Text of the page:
And so I must ask whether we are really doing a good job "serving" these days. Or are we, the security subculture, actually getting in the way more than helping? And are the legislators and regulators helping us to get in the way? I am not convinced that all this new technology we are putting in place really helps the end users. Therefore, I would like to explore a few areas where we, the IT providers of the world, are actually causing more harm than good.
Some days it feels like most of the security advice and many of the security technologies we inflict upon our users is inactionable, incorrect, incomprehensible, or (in many cases) some combination of the three. In this three-part series, I am going to look at some of the ways we confuse users by giving advice and deploying technologies that are guilty of one or more of these three I's.

Inactionable Security Advice
One of the best ways to confuse people is to give inactionable security advice. For bonus points, you can make it incorrect, as well. Figure 1 illustrates a popular piece of time-tested, theoretically sound, and utterly useless advice.
Figure 1 Inactionable security advice (Click the image for a larger view)
See where it says to use a different password for each online account that you have? Thirty years ago this recommendation made sense. The number of people on what eventually became the Internet numbered in the low hundreds, and they were all very smart people who were not picking particularly good passwords. Unfortunately, this advice has persisted and keeps being repeated over and over again, and there has been no apparent effort to reconcile this advice with how computers are used today.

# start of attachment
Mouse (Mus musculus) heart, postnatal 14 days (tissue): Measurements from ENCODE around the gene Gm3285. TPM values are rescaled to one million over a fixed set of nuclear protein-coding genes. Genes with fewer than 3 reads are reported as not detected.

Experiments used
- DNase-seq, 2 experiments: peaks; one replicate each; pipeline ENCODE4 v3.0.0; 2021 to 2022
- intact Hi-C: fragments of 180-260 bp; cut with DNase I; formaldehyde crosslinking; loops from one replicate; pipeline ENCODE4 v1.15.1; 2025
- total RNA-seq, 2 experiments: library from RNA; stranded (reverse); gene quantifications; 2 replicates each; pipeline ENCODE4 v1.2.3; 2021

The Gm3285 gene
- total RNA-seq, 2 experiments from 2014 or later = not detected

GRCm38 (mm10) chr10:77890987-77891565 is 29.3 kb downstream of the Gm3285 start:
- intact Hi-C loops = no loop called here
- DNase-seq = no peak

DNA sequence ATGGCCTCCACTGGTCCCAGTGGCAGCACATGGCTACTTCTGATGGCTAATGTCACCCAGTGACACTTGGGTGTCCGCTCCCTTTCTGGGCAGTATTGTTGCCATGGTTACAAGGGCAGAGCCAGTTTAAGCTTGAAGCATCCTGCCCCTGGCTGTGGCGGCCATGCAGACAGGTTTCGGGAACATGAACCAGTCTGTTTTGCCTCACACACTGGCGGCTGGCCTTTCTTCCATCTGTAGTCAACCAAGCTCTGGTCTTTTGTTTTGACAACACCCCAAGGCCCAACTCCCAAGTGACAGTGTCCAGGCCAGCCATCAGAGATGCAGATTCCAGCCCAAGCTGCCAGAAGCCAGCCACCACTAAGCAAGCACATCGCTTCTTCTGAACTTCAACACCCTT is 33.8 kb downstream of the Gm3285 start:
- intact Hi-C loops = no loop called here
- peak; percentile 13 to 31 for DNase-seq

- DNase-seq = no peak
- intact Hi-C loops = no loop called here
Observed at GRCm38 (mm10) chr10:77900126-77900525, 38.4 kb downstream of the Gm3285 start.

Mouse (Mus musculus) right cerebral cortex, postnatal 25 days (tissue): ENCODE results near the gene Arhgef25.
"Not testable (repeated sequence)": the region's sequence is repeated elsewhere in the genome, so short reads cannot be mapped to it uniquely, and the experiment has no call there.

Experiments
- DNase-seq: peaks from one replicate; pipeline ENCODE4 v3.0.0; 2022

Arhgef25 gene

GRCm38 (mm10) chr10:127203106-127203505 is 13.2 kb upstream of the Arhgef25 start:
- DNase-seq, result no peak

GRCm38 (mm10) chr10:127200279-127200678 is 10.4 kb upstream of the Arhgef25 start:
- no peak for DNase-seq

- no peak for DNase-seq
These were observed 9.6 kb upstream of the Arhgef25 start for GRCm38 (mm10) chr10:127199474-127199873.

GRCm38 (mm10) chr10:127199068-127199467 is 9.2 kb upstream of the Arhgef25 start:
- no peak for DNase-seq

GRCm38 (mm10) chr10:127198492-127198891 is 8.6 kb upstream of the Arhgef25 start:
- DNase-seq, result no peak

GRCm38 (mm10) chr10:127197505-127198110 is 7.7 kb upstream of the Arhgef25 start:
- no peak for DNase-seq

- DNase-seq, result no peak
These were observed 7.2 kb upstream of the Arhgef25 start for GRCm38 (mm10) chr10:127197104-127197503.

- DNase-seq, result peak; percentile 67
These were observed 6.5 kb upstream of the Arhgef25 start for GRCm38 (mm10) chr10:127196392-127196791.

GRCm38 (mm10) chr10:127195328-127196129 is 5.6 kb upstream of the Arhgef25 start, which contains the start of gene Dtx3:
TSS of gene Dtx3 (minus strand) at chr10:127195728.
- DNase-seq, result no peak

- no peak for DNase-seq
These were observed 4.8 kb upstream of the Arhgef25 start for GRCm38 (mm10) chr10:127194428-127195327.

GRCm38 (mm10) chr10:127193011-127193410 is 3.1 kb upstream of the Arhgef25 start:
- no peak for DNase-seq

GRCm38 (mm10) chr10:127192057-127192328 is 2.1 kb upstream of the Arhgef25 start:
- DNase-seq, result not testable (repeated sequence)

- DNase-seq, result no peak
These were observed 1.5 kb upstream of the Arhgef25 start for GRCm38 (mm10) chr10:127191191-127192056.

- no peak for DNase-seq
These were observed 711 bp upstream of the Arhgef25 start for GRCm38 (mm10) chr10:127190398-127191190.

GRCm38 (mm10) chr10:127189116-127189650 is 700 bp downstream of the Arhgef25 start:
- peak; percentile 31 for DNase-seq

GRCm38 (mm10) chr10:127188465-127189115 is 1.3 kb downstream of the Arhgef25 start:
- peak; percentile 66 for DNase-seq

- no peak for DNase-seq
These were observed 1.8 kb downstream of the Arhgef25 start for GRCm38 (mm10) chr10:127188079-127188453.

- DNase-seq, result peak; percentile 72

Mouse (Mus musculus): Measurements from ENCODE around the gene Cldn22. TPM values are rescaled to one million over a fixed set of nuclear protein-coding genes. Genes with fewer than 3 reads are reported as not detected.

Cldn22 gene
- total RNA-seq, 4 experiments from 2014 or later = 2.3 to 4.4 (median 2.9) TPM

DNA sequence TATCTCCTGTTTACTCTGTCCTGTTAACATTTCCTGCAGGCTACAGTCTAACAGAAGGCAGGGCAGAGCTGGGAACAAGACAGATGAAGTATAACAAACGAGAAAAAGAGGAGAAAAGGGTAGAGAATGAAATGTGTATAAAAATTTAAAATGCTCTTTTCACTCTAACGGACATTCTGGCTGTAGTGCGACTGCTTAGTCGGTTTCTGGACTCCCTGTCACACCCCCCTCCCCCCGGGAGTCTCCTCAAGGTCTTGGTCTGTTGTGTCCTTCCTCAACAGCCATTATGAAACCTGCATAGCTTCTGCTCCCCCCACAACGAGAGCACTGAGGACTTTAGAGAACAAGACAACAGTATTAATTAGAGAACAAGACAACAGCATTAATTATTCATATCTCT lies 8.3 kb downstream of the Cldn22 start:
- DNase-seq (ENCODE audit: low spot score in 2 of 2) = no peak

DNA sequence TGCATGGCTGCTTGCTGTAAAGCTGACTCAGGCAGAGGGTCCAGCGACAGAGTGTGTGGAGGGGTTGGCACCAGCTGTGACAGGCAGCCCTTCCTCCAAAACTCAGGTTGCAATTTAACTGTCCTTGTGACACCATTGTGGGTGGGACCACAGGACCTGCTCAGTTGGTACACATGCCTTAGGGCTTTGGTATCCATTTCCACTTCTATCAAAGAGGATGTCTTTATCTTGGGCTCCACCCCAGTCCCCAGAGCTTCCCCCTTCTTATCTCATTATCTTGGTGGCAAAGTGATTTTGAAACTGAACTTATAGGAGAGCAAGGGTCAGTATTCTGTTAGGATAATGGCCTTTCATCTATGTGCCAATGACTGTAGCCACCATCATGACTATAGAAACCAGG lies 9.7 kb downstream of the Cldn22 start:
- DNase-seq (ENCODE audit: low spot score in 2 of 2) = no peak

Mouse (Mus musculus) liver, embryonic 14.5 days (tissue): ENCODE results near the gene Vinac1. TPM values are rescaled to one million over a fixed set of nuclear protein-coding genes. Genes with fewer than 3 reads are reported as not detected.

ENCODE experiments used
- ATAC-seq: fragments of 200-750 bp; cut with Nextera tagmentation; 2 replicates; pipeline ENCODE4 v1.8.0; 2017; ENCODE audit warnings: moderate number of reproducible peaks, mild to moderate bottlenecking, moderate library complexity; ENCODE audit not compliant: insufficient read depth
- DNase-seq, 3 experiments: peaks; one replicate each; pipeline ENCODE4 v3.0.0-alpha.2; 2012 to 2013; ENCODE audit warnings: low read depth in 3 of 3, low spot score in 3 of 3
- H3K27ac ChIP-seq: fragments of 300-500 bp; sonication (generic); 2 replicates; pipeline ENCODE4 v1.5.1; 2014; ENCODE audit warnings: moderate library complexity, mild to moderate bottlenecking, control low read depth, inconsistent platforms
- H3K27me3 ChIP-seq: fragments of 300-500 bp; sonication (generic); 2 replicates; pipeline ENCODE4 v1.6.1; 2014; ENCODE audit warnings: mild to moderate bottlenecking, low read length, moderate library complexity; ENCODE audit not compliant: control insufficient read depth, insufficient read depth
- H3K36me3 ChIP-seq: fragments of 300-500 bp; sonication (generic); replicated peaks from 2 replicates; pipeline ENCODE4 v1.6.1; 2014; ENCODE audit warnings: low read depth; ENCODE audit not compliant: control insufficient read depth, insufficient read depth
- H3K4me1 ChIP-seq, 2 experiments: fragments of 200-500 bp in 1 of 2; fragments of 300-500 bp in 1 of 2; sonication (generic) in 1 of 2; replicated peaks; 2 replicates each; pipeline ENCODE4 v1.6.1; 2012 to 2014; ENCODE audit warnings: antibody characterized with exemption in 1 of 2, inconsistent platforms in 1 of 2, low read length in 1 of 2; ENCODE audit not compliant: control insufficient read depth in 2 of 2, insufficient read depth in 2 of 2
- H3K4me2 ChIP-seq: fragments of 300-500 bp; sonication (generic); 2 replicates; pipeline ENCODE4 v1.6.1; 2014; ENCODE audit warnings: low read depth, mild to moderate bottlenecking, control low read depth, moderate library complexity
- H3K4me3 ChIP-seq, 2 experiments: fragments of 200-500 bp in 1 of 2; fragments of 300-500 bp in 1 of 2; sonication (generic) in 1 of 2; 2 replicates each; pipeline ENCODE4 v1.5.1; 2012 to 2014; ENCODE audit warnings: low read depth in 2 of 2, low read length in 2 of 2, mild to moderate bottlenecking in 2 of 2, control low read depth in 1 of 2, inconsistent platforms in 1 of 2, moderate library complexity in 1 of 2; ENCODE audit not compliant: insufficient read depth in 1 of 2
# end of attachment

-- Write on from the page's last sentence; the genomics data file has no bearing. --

How many online accounts do you have? Personally, I have 115, give or take a few that I don't keep track of. Not only does the advice in Figure 1 suggest that I should have 115 different passwords, but that I should also change these 115 passwords every 30 to 60 days. In other words, I should change 2 to 4 of my passwords every day. (Do the math: that also means I would have between 690 and 1380 passwords in one year.)
While the technical personnel at some sites offering this advice may be able to come up with 4 good passwords per day and keep 115 current passwords in short-term memory, you can be certain that 99.99 percent of the general Web-surfing public will be unable to do this.